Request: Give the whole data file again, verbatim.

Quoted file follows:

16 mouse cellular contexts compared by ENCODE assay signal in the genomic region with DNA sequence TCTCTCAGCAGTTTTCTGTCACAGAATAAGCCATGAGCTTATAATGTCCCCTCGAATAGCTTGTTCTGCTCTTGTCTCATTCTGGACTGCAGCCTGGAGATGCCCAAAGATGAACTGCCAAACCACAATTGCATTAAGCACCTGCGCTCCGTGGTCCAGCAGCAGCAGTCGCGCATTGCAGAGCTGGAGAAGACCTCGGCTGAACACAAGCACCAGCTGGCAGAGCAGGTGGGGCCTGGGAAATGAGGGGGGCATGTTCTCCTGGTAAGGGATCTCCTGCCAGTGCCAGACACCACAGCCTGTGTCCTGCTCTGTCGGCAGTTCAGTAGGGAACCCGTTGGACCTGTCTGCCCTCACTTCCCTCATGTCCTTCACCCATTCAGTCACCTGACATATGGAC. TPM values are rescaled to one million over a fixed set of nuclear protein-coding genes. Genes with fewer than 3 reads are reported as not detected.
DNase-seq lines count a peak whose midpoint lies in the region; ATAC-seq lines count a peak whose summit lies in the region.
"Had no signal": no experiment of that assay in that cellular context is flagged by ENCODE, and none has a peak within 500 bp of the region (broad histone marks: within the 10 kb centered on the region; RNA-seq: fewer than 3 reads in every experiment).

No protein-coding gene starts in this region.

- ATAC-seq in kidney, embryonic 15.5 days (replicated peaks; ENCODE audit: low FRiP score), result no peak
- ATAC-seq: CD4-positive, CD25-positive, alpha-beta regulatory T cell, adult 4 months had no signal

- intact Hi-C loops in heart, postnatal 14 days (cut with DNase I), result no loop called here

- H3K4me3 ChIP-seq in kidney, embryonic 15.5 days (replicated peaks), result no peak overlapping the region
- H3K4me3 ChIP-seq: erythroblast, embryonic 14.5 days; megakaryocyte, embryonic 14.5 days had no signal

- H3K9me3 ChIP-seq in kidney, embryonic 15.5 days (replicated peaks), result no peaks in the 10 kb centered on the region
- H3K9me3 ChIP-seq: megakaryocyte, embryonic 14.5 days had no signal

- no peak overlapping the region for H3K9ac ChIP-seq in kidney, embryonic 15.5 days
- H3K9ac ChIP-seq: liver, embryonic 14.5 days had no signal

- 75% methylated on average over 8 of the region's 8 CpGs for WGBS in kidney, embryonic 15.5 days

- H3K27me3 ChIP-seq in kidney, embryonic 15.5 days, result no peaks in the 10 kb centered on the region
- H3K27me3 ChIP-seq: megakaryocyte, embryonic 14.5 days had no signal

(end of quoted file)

16 mouse cellular contexts compared by ENCODE assay signal in the genomic region with DNA sequence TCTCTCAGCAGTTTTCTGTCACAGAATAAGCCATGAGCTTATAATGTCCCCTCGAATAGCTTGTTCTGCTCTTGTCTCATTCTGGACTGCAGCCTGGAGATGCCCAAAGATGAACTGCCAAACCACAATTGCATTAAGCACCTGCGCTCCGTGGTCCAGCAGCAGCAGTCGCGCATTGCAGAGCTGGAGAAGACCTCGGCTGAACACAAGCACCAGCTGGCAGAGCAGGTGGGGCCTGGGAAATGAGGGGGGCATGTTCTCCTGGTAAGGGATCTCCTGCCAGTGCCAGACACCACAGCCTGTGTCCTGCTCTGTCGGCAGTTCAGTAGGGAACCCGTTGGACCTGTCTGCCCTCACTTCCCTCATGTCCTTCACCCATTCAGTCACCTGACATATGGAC. TPM values are rescaled to one million over a fixed set of nuclear protein-coding genes. Genes with fewer than 3 reads are reported as not detected.
DNase-seq lines count a peak whose midpoint lies in the region; ATAC-seq lines count a peak whose summit lies in the region.
"Had no signal": no experiment of that assay in that cellular context is flagged by ENCODE, and none has a peak within 500 bp of the region (broad histone marks: within the 10 kb centered on the region; RNA-seq: fewer than 3 reads in every experiment).

No protein-coding gene starts in this region.

- ATAC-seq in kidney, embryonic 15.5 days (replicated peaks; ENCODE audit: low FRiP score), result no peak
- ATAC-seq: CD4-positive, CD25-positive, alpha-beta regulatory T cell, adult 4 months had no signal

- intact Hi-C loops in heart, postnatal 14 days (cut with DNase I), result no loop called here

- H3K4me3 ChIP-seq in kidney, embryonic 15.5 days (replicated peaks), result no peak overlapping the region
- H3K4me3 ChIP-seq: erythroblast, embryonic 14.5 days; megakaryocyte, embryonic 14.5 days had no signal

- H3K9me3 ChIP-seq in kidney, embryonic 15.5 days (replicated peaks), result no peaks in the 10 kb centered on the region
- H3K9me3 ChIP-seq: megakaryocyte, embryonic 14.5 days had no signal

- no peak overlapping the region for H3K9ac ChIP-seq in kidney, embryonic 15.5 days
- H3K9ac ChIP-seq: liver, embryonic 14.5 days had no signal

- 75% methylated on average over 8 of the region's 8 CpGs for WGBS in kidney, embryonic 15.5 days

- H3K27me3 ChIP-seq in kidney, embryonic 15.5 days, result no peaks in the 10 kb centered on the region
- H3K27me3 ChIP-seq: megakaryocyte, embryonic 14.5 days had no signal